A guru’s abhiyan into ABSTRACTS

DECCAN CHRONICLE. | SURUCHI KAPUR GOMES
Published Nov 18, 2016, 12:00 am IST
Updated Nov 18, 2016, 7:13 am IST
Master Yoga teacher Bharat Thakur’s paintings come alive after more than a decade in an exhibition in the city from November 21.
Bharat and Bhoomika
 Bharat and Bhoomika

His paintings etch from the deep confines of his soul. Vivid and vibrant. Yet, everyone knows him as yoga guru Bharat Thakur. Intensely passionate, Thakur, who’s 14 years of learning with his guru in the Himalayas (when he was sent away by his family at a young age after his childless parents were blessed with a son, as a promise to the guru), has scoured into his pearly oyster of mindfulness for his paintings that will be showcased in the city from November 21 to December 22 at the Gallery Time and Space. It’s that same mindfulness that follows him as he teaches “yog”, crunches numbers for his centres, software companies, farms and still has time to practice “dhyan” four hours a day. A Pollock-like painter, something Bharat himself didn’t know till art appreciators told him how similar his abstracts were to the maestro, he has 60-odd paintings, each with a poetic verse exuding spirituality in this showing.

Yet, not many know that his artistic journey started years ago as an immersive entity which saw Thakur spend nights on end, sketching till it consumed him. Like all his pursuits, he is raring to go with just five hours shut eye. He stopped selling art as he felt he was cheating people, and not ready. A decade and a half later, Bharat Thakur, has brought his passion alive in intuitive abstracts.

 

“Twenty-one years ago, I would paint for fun. I started to go to galleries — from museums across the world. I observed street artists in Venice. I would take months off, pay to live with them, to their chagrin. Duniya ka koi painter nahin chodda. Mien thoda pagal painter hoon, I sketch for days endlessly, buy paints worth Rs 15 lakh, paint raw. I’ve also burnt down a room of sketches, frustrated. Even my wife gets irritated,” reveals Thakur.

Two-and-half-year old Yash Thakur, once asked papa to “do colouring,” so that led to father and son painting together. “He is good but still a kid, so we do basic water colours,” says a proud dad. About his paintings, he adds, “Ek picture mein hazaar observations hai, thanks to my dhyan (meditation), 14 years with a master, I see colour, forms. Mere ko bheth bheth ke, soch soch ke painting karma nahin aata! I am fast!” he laughs.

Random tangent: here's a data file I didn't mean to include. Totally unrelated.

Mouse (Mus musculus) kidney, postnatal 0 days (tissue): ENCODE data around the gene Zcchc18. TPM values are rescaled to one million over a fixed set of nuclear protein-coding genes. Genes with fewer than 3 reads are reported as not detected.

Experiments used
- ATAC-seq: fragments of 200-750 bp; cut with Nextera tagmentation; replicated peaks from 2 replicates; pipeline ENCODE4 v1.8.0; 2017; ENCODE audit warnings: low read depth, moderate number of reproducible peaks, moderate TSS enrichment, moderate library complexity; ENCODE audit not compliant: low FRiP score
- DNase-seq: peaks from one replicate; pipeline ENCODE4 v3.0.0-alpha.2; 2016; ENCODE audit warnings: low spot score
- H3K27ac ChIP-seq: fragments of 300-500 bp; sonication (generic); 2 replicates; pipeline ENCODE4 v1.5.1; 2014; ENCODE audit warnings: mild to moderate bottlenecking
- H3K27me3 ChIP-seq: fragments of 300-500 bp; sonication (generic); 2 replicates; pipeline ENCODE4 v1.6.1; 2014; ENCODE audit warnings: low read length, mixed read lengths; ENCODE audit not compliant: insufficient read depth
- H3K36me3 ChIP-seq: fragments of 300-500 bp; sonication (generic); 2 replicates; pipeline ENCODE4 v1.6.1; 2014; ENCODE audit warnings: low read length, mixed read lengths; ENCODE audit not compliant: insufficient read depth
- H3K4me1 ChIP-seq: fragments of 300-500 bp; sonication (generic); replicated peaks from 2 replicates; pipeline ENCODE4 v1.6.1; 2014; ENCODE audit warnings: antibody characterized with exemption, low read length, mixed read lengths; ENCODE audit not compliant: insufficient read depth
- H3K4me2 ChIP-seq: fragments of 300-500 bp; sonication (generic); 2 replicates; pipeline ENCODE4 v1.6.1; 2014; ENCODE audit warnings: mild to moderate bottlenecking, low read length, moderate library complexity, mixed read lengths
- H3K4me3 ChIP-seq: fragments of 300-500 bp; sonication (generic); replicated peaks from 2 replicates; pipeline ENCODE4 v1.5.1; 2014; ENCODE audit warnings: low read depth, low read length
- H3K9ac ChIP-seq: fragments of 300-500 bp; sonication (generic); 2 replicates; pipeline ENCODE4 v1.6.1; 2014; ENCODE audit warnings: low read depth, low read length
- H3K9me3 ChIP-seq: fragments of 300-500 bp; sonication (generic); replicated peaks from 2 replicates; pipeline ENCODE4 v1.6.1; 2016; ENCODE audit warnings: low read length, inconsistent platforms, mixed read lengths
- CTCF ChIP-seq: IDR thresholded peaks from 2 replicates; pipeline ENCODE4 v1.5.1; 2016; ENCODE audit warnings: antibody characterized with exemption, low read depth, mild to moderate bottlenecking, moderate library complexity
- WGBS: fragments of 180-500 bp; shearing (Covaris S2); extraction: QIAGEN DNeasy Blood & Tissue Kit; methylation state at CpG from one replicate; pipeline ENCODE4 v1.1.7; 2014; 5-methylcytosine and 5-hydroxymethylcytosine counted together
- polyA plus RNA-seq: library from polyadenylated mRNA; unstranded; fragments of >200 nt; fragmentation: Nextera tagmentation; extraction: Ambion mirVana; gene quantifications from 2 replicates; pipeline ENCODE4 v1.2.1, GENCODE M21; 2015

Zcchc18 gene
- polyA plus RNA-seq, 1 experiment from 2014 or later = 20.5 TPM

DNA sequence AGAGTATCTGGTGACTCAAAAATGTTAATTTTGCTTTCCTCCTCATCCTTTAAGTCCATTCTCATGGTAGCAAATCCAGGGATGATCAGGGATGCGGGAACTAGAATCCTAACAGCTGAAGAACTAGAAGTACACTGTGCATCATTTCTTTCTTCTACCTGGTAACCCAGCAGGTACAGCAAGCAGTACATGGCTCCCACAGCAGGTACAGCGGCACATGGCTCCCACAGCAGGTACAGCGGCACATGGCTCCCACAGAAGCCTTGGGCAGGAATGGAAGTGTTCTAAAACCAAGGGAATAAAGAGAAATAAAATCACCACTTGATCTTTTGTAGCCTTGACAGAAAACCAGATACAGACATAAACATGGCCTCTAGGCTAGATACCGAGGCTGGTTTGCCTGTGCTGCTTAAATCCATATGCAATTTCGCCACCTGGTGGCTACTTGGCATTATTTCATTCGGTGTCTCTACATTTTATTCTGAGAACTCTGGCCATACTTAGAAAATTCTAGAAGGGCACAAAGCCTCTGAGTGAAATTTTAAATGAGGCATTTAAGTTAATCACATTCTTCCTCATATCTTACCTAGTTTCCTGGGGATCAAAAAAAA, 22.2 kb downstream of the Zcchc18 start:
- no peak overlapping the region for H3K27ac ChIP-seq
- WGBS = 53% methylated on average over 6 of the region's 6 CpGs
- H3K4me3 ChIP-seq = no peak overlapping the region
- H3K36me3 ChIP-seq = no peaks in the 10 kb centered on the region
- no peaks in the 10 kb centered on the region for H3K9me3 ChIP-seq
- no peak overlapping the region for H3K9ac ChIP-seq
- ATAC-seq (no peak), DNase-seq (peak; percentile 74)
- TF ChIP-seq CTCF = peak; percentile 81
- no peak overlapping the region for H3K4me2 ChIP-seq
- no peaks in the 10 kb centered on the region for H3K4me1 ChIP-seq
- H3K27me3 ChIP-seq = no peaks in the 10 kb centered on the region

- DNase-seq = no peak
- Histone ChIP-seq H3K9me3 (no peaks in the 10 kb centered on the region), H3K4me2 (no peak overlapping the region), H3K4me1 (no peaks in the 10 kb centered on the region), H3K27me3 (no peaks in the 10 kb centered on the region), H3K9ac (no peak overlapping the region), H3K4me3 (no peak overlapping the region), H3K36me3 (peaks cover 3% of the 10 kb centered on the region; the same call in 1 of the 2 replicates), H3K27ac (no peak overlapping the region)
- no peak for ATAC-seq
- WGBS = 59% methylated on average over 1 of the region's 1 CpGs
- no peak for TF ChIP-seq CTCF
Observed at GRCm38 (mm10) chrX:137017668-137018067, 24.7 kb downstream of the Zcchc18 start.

The key to his tireless spirit? “My success is possible as I make people understand responsibility and I have been blessed with great teams across the world.”

But doesn’t yoga as a business defeat its austerity? Bharat is candid, unrepentant, “Woh Modiji bol rahe hain about yoga, but I ask, how can a software guy code and not charge? It not chanda (charity), yoga is a beautiful art, training takes years, apprenticeship after three years, senior teachers take upto nine years. It’s a better way to enforce. I myself have 14 years in the mountains, bachelors, masters, mphil, phd, etc, Meri bhi biwi aur ghar hai. Why is it ok for people to pay for a gym but not yoga? The problem is there is only one Ramdev — there should be many, I am enabling to have lakhs of Thakurs, tab kahin kaam banega! I am a hardcore commercial yoga teacher and proud of it.”

Family too has taken a backseat. Now with little Yash in the picture, Thakur admits. “Bhoomika lives in Mumbai as he is small. We are happy, till today. She is understanding and the most supportive wife on earth! I try and skype with Yash daily.” What of instilling yoga tenets to his son, “He is still very young, guru mantra diya hai, aur kabhi surya namaskar kartein hain, where he copies me,” he adds, “Yoga still finds a sacrosanct place. Sadhana is important.”

“I still teach in Nepal, mostly teacher’s training,” says the yoga master who is rumoured to have taught Russian President Vladimir Putin though he is mum. Any advice? Thakur laughs, “It’s ghor kalyug with the Rs 500 and Rs 1,000 ban! Seriously, till you don’t do things where the internal soul is involved, you’ll end up satisfying externally. When you work by hand, your mind stills,” says the man who is also a good cook, and admits unabashedly, “Pure non-vegetarian khana too!” Isn’t that against yoga practices? He answers, “I am an Aghori, in yoga there are two paths —  tantra and hatha. I have followed and mastered the former.” For now, his art, Thakur hopes, will have a dialogue with you.

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